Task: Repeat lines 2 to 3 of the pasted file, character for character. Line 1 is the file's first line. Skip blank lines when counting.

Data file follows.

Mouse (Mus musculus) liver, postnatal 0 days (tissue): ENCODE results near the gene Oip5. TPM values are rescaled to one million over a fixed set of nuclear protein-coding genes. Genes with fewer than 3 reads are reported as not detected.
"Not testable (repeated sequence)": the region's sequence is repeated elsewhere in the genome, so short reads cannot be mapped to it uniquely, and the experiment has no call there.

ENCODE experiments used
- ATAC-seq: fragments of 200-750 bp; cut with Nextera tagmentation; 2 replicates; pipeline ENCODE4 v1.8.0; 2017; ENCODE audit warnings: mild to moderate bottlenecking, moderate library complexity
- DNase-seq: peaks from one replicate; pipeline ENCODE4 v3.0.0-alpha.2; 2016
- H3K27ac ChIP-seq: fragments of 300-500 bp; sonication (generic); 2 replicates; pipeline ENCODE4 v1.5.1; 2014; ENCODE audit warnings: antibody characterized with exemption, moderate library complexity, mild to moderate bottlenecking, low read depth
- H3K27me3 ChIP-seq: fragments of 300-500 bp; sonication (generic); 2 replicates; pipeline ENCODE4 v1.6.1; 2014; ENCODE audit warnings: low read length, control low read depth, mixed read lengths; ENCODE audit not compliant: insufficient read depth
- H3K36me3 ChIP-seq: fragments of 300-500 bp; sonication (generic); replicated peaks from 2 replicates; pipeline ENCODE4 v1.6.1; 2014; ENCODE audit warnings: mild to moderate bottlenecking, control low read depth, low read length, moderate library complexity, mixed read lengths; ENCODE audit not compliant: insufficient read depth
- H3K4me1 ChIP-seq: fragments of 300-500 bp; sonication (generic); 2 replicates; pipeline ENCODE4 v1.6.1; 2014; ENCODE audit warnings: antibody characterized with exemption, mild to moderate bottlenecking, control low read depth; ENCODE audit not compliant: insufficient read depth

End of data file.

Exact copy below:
"Not testable (repeated sequence)": the region's sequence is repeated elsewhere in the genome, so short reads cannot be mapped to it uniquely, and the experiment has no call there.

ENCODE experiments used